With that as a long (and I think important) preamble, here's a player-by-player breakdown of this latest U20 roster by how likely they are to help the full USMNT, how quickly they could do so, and their club situation:
The winger, who was on the books at PSG and on loan at Celtic, and has played and produced for the full USMNT, and was easily the biggest name on this U-20 team since Adams and Sargent weren't part of the roster, was supposed to be the biggest star in the group. For the group stage games he had his moments, but played with what I'd call a sloppy cockiness that was often detrimental to the team (I swear he was yelling "Kobe!" every time he got on the ball).
Come the knockout rounds, he stepped it the hell up:
SOTO AGAIN!— FOX Soccer (@FOXSoccer) June 4, 2019
Tim Weah this time with the lovely assist as the USA have tied it up against France, 2-2, in the 2nd half! pic.twitter.com/A0ZvR3uQsk
As Aaron West tweeted: Hang that clip in the Louvre!
• Club Situation: It looks like he's about to be sold for somewhere around $10 million to Lille, one of the better teams in Ligue 1 (they finished 2nd this past year). That's a lot of money for Lille, which they wouldn't be spending on him if they didn't intend to play him a lot of minutes immediately.
It's a best-case scenario situation as far as I'm concerned. I don't think Weah was ever going to be good enough to break into the PSG lineup, but this still shows that he's an elite prospect.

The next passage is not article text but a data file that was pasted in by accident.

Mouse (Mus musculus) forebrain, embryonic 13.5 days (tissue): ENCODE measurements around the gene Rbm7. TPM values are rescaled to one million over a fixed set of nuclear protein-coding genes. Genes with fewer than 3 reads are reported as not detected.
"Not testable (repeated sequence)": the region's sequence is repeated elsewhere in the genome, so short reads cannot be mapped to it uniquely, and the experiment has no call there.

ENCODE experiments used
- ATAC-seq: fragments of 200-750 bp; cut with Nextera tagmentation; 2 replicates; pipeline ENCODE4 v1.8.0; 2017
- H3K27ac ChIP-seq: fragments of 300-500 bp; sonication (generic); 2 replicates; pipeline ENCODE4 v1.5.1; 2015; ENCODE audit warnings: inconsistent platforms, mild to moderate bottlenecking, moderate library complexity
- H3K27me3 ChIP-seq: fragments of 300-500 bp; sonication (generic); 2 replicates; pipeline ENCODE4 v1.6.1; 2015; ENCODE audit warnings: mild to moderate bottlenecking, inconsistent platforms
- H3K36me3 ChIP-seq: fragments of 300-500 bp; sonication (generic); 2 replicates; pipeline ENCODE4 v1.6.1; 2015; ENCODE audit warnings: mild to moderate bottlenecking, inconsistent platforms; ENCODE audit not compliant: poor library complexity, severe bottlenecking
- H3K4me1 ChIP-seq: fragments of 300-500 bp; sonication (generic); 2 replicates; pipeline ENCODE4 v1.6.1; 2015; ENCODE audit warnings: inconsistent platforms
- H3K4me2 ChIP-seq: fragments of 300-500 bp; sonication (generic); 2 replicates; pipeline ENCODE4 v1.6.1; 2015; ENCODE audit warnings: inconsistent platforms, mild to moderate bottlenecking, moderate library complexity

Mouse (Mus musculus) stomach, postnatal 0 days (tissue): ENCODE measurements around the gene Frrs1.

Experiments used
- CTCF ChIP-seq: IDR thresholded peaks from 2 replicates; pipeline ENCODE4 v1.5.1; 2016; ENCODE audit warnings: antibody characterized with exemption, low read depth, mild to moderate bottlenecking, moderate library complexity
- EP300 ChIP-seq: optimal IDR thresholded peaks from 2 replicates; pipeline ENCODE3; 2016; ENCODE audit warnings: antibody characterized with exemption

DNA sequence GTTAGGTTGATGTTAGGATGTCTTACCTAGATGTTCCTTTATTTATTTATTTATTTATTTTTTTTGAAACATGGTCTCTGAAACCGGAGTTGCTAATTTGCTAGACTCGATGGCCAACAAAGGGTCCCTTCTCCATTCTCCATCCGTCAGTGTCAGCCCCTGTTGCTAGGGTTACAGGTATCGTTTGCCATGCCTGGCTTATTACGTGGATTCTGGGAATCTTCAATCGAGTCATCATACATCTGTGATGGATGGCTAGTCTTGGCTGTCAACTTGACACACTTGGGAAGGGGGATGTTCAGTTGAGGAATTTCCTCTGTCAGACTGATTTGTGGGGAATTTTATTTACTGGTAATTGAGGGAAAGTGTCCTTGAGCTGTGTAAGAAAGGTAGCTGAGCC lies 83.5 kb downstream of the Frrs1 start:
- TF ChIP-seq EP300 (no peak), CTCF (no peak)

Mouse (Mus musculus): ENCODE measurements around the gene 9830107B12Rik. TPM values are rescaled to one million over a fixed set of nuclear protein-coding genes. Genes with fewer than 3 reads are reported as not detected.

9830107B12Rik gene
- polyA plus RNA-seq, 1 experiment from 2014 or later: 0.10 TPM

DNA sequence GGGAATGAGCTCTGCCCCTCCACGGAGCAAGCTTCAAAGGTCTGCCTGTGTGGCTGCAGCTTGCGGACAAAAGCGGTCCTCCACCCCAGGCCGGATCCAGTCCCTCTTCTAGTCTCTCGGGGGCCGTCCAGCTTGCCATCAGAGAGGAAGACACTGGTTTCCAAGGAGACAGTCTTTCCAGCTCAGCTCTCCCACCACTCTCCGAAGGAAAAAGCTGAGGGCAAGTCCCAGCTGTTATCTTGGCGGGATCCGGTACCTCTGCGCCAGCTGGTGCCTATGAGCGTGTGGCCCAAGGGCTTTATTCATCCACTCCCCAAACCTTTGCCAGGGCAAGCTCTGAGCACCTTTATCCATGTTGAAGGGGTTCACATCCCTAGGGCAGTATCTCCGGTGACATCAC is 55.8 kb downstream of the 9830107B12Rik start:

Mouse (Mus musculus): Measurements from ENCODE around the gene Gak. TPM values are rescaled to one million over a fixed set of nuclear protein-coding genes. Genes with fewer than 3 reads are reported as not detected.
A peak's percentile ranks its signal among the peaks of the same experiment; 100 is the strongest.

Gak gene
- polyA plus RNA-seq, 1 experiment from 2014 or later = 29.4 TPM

• How soon can he help the USMNT? He'd be a starter – or at least the top attacking sub – at this current Gold Cup if he'd chosen to play there instead of with the U-20s. I think by 2022 he's starting on one wing and Christian Pulisic is on the other.
He's been the revelation of 2019 for both club and country. Pomykal's almost always looked a cut above his central midfield peers in age-group play, but struggled to translate that to MLS in his limited run under Oscar Pareja. This year, under Luchi Gonzalez, he's looked like a teenaged version of Nicolas Lodeiro.
He doesn't hit as good a final ball as Lodeiro but his field coverage and defensive presence are even better, and he tormented every opposing midfielder he went up against in this tournament:
That's Michael Cuisance, a $5 million-dollar-rated Bundesliga veteran (he's closing in on 40 appearances for Borussia Moenchengladbach at just age 19) Pomykal hunted down right there, and who he outplayed head-to-head.
Pomykal does a ton of things well – he's very secure on the ball, his off-the-ball movement is advanced, and he can spray accurate long-balls – but it's this Tyler Adams-level of field coverage from the No. 8 position that makes him exceptional.
And mind you, it's not just from tracking back. He has a nose for winning second balls in central midfield, which he often turned into counterattacking opportunities.
• Club situation: Write-his-name-in-pen starter for FC Dallas until they sell him for many millions of dollars sometime in the next three transfer windows. Mid-table Germany wouldn't be a bad landing spot for him, to be honest, but I'm kiiiiinda hoping he gets bought by RB Leipzig and loaned to RB Salzburg to play under Jesse Marsch for a year.